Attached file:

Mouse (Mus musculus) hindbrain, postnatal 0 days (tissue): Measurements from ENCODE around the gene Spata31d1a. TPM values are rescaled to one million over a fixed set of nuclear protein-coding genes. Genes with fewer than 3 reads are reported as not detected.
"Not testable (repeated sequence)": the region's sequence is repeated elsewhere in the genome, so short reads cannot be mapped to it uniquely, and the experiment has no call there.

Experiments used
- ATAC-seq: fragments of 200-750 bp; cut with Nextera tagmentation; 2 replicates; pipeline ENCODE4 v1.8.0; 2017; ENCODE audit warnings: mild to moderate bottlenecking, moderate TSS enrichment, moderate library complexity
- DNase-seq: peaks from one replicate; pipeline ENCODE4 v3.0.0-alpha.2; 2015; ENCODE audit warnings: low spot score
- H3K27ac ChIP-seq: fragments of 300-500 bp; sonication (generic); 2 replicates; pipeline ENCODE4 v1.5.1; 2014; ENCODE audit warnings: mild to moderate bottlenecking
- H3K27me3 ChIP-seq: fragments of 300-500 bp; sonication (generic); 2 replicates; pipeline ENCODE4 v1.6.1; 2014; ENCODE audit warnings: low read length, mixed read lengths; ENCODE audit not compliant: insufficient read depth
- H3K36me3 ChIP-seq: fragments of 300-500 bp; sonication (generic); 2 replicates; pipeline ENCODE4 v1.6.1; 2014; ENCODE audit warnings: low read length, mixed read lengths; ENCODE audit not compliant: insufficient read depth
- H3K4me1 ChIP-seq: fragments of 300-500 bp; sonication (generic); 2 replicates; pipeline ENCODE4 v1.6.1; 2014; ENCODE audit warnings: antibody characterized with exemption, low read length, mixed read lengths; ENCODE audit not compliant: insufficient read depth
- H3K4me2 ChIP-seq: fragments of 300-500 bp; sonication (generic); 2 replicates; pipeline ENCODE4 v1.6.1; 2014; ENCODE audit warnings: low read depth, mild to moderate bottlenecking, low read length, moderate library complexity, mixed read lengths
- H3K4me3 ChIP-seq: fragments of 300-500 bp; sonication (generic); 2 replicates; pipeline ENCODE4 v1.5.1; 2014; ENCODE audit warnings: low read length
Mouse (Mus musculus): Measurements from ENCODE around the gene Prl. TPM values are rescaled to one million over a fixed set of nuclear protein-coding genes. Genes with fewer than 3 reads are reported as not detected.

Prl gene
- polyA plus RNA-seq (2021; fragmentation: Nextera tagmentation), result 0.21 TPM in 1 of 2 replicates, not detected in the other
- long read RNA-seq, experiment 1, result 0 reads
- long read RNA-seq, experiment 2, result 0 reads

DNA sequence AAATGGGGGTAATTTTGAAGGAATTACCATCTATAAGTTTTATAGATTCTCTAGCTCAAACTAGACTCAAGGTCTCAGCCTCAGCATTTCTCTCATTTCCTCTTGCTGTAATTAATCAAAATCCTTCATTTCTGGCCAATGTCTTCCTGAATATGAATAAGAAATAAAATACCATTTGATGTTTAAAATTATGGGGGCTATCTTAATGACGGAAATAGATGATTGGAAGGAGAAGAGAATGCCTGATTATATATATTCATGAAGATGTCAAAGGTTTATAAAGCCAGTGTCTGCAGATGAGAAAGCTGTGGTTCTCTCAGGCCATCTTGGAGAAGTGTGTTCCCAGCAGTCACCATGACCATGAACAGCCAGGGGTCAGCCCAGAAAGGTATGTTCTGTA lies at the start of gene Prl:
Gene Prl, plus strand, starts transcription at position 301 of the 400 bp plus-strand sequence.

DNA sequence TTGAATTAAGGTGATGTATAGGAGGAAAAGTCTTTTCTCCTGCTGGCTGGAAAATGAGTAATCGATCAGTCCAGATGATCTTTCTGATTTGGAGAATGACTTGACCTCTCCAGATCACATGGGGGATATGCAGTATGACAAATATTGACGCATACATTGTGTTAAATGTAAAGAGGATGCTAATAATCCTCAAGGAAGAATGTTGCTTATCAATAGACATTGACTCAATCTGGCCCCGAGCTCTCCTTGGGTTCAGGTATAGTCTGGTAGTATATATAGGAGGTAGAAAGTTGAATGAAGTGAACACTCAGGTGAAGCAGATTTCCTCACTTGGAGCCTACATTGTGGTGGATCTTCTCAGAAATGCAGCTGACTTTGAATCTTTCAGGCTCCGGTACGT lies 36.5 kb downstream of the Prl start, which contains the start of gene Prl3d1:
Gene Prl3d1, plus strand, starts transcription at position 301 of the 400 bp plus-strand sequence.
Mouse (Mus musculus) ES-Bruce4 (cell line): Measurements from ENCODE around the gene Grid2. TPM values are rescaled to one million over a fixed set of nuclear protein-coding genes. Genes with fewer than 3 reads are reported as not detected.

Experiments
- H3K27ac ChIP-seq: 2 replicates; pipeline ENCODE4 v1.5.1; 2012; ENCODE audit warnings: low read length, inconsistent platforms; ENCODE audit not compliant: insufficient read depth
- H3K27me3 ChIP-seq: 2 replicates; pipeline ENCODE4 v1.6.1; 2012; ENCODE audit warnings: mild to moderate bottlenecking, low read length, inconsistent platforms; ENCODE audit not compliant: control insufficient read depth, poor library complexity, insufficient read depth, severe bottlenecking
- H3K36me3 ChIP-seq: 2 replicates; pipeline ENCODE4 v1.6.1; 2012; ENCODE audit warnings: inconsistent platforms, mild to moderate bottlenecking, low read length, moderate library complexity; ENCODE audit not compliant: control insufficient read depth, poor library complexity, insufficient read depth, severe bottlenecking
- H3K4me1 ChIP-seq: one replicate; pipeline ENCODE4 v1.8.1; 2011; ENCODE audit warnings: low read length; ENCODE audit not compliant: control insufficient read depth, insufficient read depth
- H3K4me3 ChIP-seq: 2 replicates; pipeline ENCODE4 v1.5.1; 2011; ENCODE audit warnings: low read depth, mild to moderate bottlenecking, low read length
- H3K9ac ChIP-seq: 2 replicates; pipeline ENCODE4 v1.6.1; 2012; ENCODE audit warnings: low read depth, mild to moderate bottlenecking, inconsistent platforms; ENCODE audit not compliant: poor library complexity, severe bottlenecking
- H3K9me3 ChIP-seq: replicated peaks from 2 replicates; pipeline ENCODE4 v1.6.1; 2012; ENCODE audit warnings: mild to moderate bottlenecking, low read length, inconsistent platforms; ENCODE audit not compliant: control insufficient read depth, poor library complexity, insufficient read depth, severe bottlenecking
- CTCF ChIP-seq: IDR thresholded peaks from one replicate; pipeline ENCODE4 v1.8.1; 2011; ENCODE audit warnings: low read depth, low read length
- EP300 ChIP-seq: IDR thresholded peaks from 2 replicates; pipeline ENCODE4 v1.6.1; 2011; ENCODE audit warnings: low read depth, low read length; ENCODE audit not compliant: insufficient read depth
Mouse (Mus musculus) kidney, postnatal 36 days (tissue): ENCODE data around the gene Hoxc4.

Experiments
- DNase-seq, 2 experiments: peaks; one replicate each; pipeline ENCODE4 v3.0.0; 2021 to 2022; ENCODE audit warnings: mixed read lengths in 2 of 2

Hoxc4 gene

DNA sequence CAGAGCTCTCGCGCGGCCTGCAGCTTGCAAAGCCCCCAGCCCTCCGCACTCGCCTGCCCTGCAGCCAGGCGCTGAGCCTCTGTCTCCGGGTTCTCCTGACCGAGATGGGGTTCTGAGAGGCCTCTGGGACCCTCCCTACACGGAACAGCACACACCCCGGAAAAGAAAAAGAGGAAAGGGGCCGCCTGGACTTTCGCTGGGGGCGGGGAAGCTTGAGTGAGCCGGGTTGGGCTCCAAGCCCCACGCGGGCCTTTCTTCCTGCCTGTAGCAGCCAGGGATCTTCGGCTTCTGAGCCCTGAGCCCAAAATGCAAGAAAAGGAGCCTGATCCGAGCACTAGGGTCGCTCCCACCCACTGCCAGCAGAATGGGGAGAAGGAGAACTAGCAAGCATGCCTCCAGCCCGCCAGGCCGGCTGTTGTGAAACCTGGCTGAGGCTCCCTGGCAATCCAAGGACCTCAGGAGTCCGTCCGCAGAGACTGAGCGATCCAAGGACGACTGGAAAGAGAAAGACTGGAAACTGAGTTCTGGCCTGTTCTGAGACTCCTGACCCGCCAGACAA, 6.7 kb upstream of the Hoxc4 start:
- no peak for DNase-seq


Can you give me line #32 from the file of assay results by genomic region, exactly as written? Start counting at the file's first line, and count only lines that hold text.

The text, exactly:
Mouse (Mus musculus) kidney, postnatal 36 days (tissue): ENCODE data around the gene Hoxc4.